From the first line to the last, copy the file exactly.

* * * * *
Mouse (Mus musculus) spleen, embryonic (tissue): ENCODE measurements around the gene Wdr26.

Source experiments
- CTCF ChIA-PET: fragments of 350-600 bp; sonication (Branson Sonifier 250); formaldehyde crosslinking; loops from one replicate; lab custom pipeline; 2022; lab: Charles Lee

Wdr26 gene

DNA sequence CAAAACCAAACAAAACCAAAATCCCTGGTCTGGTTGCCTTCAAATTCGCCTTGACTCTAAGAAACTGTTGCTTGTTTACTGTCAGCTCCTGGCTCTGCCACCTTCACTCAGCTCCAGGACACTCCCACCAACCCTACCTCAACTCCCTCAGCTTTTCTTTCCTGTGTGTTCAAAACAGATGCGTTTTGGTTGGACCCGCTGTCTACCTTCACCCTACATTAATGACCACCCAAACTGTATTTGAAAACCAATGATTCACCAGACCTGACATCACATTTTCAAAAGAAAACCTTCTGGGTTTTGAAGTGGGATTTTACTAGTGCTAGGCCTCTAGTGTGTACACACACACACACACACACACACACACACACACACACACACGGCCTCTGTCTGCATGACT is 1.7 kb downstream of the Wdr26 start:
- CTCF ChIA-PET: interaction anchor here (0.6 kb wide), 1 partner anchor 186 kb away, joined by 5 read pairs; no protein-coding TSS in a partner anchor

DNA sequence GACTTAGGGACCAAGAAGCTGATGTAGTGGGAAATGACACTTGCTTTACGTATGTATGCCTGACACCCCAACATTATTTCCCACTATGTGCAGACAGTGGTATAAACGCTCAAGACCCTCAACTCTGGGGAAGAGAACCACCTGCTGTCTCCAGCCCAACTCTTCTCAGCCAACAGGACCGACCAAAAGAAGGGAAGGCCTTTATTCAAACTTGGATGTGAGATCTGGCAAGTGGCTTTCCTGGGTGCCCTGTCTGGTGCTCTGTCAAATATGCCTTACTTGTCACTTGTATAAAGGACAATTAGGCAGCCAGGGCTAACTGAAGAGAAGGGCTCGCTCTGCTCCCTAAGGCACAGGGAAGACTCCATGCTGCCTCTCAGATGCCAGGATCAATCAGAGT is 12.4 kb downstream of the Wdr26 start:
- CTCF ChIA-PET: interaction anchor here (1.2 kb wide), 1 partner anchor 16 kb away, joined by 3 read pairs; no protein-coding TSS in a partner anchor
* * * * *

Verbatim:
Mouse (Mus musculus) spleen, embryonic (tissue): ENCODE measurements around the gene Wdr26.

Source experiments
- CTCF ChIA-PET: fragments of 350-600 bp; sonication (Branson Sonifier 250); formaldehyde crosslinking; loops from one replicate; lab custom pipeline; 2022; lab: Charles Lee

Wdr26 gene

DNA sequence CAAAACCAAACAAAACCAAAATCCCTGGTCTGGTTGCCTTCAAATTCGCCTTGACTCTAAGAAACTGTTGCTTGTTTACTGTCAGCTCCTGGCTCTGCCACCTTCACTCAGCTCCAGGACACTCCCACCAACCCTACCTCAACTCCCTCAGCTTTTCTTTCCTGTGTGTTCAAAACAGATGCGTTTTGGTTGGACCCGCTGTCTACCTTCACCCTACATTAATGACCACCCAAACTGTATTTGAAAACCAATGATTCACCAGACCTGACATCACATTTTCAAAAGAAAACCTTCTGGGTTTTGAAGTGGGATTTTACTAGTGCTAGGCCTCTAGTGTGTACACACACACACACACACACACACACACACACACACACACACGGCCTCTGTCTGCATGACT is 1.7 kb downstream of the Wdr26 start:
- CTCF ChIA-PET: interaction anchor here (0.6 kb wide), 1 partner anchor 186 kb away, joined by 5 read pairs; no protein-coding TSS in a partner anchor

DNA sequence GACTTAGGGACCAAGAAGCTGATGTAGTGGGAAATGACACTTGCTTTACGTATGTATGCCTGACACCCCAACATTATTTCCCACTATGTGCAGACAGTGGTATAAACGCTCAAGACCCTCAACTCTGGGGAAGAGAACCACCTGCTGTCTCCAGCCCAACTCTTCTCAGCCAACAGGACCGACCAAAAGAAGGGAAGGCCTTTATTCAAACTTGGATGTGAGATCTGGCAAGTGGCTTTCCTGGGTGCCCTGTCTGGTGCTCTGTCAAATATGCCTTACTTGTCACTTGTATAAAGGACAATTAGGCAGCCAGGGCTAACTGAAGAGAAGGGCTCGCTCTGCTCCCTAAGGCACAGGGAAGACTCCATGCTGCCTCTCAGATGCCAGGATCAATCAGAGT is 12.4 kb downstream of the Wdr26 start:
- CTCF ChIA-PET: interaction anchor here (1.2 kb wide), 1 partner anchor 16 kb away, joined by 3 read pairs; no protein-coding TSS in a partner anchor